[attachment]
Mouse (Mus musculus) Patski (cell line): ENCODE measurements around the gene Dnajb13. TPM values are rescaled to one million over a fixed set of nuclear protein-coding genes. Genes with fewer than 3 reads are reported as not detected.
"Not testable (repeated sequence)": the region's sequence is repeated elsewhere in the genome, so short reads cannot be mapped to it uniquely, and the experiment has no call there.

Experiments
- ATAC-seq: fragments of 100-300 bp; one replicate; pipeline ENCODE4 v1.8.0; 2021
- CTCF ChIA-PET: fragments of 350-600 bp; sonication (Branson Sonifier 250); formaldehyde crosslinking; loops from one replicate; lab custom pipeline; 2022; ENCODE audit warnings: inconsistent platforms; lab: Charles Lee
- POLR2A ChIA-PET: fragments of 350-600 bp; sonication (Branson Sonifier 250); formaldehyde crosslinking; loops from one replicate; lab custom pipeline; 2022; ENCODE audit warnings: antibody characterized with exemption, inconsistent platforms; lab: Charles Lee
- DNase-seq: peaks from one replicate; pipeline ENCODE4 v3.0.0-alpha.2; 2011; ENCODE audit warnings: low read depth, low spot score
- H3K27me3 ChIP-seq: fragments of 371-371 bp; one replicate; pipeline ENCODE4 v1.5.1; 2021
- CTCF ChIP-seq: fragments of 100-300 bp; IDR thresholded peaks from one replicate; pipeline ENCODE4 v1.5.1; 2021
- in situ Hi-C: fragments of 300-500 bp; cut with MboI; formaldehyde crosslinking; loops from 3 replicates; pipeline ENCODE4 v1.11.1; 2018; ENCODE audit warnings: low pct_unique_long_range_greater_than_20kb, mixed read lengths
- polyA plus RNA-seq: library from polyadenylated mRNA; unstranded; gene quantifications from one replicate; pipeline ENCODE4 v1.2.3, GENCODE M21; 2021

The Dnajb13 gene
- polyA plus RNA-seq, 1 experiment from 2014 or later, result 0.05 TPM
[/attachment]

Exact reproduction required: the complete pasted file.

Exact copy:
Mouse (Mus musculus) Patski (cell line): ENCODE measurements around the gene Dnajb13. TPM values are rescaled to one million over a fixed set of nuclear protein-coding genes. Genes with fewer than 3 reads are reported as not detected.
"Not testable (repeated sequence)": the region's sequence is repeated elsewhere in the genome, so short reads cannot be mapped to it uniquely, and the experiment has no call there.

Experiments
- ATAC-seq: fragments of 100-300 bp; one replicate; pipeline ENCODE4 v1.8.0; 2021
- CTCF ChIA-PET: fragments of 350-600 bp; sonication (Branson Sonifier 250); formaldehyde crosslinking; loops from one replicate; lab custom pipeline; 2022; ENCODE audit warnings: inconsistent platforms; lab: Charles Lee
- POLR2A ChIA-PET: fragments of 350-600 bp; sonication (Branson Sonifier 250); formaldehyde crosslinking; loops from one replicate; lab custom pipeline; 2022; ENCODE audit warnings: antibody characterized with exemption, inconsistent platforms; lab: Charles Lee
- DNase-seq: peaks from one replicate; pipeline ENCODE4 v3.0.0-alpha.2; 2011; ENCODE audit warnings: low read depth, low spot score
- H3K27me3 ChIP-seq: fragments of 371-371 bp; one replicate; pipeline ENCODE4 v1.5.1; 2021
- CTCF ChIP-seq: fragments of 100-300 bp; IDR thresholded peaks from one replicate; pipeline ENCODE4 v1.5.1; 2021
- in situ Hi-C: fragments of 300-500 bp; cut with MboI; formaldehyde crosslinking; loops from 3 replicates; pipeline ENCODE4 v1.11.1; 2018; ENCODE audit warnings: low pct_unique_long_range_greater_than_20kb, mixed read lengths
- polyA plus RNA-seq: library from polyadenylated mRNA; unstranded; gene quantifications from one replicate; pipeline ENCODE4 v1.2.3, GENCODE M21; 2021

The Dnajb13 gene
- polyA plus RNA-seq, 1 experiment from 2014 or later, result 0.05 TPM